The title of this post is indicative of a certain proportionality. This same group of numbers can also be expressed as whole percentages: 64%, 23%, 12%. As ratios in relation to each other they are roughly 5:2:1. The largest is nearly five times the smallest, while the middle number is twice the smallest, and nearly 2/5ths of the largest.
The title also refers to the votes cast at tonight's public consultation meeting in relation to Mr. Lutz' proposal that the planning application for the Moseley Ent be rejected outright. 41 people voted in favour of rejecting the proposal, 15 voted against rejecting the proposal, and seven people other than myself abstained. So, of the 64 people voting, 64% supported the rejection, 23% opposed the rejection, and 12% abstained. Some people went home feeling quite pleased with themselves. I went home thinking that the people I nominally agree with have made such idiots of themselves that I might have to consider changing sides.
Not that I have changed my opinion of the statue: I still think it's out of context, in the wrong place, not sufficiently compelling, possibly the wrong material, and gives in too easily to the planning regime in terms of health and safety, size, and whatever else the bureaucrats dictate. Plus, as one objector noted, the pigeons will shit on it. (To which David Isgrove succinctly replied 'pigeons shit on other things too'.)
But when the people who object are by and large coming up with trivial or lame-brained attempts to rubbish the proposal, I have to ask myself how I managed to get aligned with this bunch. It's as though the village prat, the village reactionary, and the village bully have all come down on the same side of the issue as me (and a handful of others). Conversely, the arguments of David Isgrove and Mark Guest are more coherent, more comprehensive, than ever.
What becomes distinctly clear is that a lot of people are just not paying attention. Half a dozen people got up to complain that there had been no publicity about this statue project; that this thing had just come out of the woodwork, and so on, all apparently unaware that the project extends backwards some ten years and two or three iterations of public discussion. A couple of other people objected to it on the basis of a public money/public art angle, not realising that this project is privately funded - by subscription - and that their objections were groundless. One woman objected on the grounds that the project hadn't been run by a professional arts fund-raising group. Other people objected to the narrow scope, the absence of multiple and diverse approaches, each seemingly not realising that the group of people working on this have done so under their own initiative, with whatever resources they could muster on their own.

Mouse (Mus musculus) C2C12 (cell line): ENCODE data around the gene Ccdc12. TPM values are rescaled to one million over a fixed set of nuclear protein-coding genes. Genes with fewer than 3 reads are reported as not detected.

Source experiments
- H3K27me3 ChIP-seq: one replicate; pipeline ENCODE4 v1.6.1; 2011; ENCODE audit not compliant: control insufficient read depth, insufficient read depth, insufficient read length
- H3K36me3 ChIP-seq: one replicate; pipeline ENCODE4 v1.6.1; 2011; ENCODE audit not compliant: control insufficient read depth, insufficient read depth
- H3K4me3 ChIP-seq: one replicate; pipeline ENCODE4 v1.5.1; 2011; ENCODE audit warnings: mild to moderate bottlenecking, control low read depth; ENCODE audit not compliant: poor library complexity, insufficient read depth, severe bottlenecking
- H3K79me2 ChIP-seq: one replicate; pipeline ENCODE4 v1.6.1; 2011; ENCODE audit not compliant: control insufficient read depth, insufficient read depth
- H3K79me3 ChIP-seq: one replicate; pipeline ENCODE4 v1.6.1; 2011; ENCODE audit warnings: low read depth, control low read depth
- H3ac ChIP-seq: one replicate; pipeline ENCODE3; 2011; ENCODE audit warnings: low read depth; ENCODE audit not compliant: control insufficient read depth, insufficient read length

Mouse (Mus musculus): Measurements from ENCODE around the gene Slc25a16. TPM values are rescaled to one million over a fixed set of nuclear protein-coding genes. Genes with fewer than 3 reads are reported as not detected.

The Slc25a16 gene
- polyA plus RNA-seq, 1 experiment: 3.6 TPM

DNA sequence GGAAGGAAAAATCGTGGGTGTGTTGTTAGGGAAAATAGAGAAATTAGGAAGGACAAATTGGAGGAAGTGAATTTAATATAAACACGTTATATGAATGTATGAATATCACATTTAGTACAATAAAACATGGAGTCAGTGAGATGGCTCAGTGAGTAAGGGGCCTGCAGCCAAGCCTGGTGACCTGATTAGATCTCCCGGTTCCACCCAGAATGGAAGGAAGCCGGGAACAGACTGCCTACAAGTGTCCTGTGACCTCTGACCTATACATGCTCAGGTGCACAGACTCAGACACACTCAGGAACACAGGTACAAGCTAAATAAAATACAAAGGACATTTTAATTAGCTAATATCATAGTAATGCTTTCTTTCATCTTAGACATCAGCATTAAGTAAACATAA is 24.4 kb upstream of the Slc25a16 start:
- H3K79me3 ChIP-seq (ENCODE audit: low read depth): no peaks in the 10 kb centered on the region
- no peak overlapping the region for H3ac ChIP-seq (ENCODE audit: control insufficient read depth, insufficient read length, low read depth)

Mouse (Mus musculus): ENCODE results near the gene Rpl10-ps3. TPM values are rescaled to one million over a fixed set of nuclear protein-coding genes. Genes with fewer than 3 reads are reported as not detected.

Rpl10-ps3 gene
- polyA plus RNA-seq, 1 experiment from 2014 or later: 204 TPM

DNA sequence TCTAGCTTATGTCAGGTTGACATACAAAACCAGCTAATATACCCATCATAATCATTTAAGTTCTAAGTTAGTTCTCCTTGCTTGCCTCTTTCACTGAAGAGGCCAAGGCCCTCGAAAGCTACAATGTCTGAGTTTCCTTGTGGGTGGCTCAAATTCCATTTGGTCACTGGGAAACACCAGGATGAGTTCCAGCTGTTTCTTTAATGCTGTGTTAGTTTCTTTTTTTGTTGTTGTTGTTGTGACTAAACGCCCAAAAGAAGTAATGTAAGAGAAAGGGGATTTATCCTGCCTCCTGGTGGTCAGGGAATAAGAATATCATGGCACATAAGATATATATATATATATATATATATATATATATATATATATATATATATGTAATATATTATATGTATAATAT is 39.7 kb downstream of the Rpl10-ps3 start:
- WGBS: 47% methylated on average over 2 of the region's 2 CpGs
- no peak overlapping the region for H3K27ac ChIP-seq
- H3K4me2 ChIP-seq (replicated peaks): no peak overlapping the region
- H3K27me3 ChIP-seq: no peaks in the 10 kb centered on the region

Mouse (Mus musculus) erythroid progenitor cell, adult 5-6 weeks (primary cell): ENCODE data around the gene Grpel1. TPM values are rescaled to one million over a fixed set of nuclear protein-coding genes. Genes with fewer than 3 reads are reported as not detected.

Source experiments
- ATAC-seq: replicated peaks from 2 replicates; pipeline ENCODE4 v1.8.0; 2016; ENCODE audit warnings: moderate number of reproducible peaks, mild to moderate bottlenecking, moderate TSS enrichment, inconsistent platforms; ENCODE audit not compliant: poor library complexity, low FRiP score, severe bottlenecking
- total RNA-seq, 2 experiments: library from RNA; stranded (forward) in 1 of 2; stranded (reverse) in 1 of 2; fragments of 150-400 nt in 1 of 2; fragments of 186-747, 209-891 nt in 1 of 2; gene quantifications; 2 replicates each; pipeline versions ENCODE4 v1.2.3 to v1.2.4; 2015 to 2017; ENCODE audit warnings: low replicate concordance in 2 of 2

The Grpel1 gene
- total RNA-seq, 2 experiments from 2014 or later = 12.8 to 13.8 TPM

In short, a majority of people seemed to think this is a public art project run by a powerful, well-placed committee in complete disregard of public views. My impression is that they left with those ideas intact. But not through any absence of alternative information. Isgrove and Guest have articulate and credible answers to every question put to them. So I can only conclude that people came -- and left -- with closed minds, and that some of them were well-pleased with themselves for their efforts. These are not the kind of people I'm keen on being associated with. This post should make that clear.
There was one fellow who is entitled to a more colourful characterisation, but I cannot recall precisely what he said, so there's not much point in trying. He accused the statue group of being some kind of evil coterie, and his most articulate comment was in the vein of 'it's shite', but he was nonetheless nominated to make closing remarks for the opposition. I would have liked a photo of this moment, but the scene as a whole was not that interesting. So I took a photo of the colourful Run-a-Muck schedule instead. I've been wondering what day they're along my road. Now I know.
In the end, a Mr. Lutz proposed a vote on unilateral rejection of the application as it stands. This meant that anyone who thought the proposal should go forward in any form, along with anyone who thought the proposal is fine as is, would be voting against the proposal. Need I say that this necessitated several attempts to count the vote, and that a few people were confused about what their votes were indicating? (Peculiarly, this count of 41 in favour of rejection was larger than a preliminary count of 33 in favour of some kind of art on the green. Clearly, some of the 33 felt that objecting to the current planning application was not an objection to some kind of artwork, but that the current application was not worth carrying forward in any form.)
I am now rooting for the statue group to keep their thing going. I am not perverse enough to lend support to the project as a way of giving a two-fingered salute to the people I heard tonight. I am, however, convinced that it's better to keep the thing alive than to kill it stone dead at one stroke. The options don't leave much latitude. It goes to planning committee where it's either accepted, and gets built, or rejected, and gets modified or abandoned. At this point I am content for it to be built as is or modified. Abandonment is the worst option of the three.